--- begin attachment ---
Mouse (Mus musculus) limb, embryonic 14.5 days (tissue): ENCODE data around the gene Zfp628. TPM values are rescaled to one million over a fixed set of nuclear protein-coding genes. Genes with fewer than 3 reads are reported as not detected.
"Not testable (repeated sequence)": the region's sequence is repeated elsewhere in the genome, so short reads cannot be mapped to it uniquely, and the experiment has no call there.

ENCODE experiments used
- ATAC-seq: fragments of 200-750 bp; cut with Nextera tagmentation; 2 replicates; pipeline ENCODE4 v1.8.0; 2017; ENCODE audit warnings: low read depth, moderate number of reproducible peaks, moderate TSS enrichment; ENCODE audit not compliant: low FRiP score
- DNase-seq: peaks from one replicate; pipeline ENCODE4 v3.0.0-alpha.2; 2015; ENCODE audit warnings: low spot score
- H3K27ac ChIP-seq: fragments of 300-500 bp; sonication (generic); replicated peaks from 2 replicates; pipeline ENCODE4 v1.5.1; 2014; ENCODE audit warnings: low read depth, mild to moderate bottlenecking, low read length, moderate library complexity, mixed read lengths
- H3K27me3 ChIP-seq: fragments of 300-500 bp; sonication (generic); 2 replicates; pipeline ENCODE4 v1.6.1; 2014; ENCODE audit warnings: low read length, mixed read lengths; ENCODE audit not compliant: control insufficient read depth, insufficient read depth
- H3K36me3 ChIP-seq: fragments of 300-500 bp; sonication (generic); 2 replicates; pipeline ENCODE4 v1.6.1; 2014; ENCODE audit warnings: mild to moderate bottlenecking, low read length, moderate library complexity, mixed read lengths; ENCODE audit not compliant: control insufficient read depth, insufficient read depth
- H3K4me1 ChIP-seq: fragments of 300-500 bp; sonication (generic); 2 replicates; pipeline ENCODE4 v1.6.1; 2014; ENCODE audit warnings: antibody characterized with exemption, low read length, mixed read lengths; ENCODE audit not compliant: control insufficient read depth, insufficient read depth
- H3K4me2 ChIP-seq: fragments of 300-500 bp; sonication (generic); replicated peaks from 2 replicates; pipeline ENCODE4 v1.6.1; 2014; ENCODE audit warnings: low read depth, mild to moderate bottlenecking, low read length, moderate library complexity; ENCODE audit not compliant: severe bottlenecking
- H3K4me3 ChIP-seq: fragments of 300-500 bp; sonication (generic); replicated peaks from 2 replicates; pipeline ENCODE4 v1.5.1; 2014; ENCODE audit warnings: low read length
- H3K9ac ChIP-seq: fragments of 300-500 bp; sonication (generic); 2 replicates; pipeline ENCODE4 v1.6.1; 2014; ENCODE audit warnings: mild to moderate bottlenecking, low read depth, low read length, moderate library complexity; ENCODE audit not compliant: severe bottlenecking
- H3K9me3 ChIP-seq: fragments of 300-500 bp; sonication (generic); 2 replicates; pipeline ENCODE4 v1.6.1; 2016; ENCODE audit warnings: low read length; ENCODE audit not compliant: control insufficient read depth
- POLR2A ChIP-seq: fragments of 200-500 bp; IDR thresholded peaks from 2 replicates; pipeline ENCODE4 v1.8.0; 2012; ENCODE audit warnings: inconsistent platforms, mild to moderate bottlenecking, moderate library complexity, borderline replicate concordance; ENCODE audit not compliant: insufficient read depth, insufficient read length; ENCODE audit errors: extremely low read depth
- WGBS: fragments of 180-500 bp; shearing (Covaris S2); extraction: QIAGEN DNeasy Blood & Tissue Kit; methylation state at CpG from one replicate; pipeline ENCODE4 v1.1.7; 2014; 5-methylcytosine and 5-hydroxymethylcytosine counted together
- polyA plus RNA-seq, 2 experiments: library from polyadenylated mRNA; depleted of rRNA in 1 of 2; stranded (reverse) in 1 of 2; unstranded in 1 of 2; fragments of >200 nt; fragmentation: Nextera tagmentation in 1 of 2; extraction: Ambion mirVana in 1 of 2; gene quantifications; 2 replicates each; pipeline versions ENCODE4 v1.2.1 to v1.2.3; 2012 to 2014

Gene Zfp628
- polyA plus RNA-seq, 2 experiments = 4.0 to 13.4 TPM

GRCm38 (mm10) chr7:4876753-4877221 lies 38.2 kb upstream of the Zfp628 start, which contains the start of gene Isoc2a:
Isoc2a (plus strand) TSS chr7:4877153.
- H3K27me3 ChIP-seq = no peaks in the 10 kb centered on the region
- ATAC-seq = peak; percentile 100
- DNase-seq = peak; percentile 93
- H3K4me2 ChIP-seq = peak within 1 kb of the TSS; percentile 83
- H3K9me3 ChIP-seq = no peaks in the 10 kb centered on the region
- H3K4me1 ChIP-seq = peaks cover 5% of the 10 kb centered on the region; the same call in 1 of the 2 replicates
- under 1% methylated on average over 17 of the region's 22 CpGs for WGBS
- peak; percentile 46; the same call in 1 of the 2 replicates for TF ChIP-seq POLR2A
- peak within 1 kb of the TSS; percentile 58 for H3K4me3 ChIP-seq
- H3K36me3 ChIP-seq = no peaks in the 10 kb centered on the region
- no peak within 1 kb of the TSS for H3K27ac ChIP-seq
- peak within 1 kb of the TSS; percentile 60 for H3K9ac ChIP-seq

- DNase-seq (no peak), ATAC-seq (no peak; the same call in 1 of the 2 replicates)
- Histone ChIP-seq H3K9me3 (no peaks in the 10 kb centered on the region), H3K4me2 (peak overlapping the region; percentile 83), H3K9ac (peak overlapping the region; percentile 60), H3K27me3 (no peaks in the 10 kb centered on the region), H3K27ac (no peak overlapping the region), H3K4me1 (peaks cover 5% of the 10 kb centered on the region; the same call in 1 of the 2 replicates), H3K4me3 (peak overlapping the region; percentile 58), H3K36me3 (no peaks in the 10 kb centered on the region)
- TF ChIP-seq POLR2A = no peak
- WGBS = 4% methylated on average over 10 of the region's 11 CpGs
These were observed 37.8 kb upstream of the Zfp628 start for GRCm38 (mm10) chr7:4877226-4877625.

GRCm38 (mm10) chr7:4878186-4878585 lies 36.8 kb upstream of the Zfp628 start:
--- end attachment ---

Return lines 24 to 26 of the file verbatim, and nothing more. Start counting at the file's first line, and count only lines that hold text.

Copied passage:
- H3K4me2 ChIP-seq = peak within 1 kb of the TSS; percentile 83
- H3K9me3 ChIP-seq = no peaks in the 10 kb centered on the region
- H3K4me1 ChIP-seq = peaks cover 5% of the 10 kb centered on the region; the same call in 1 of the 2 replicates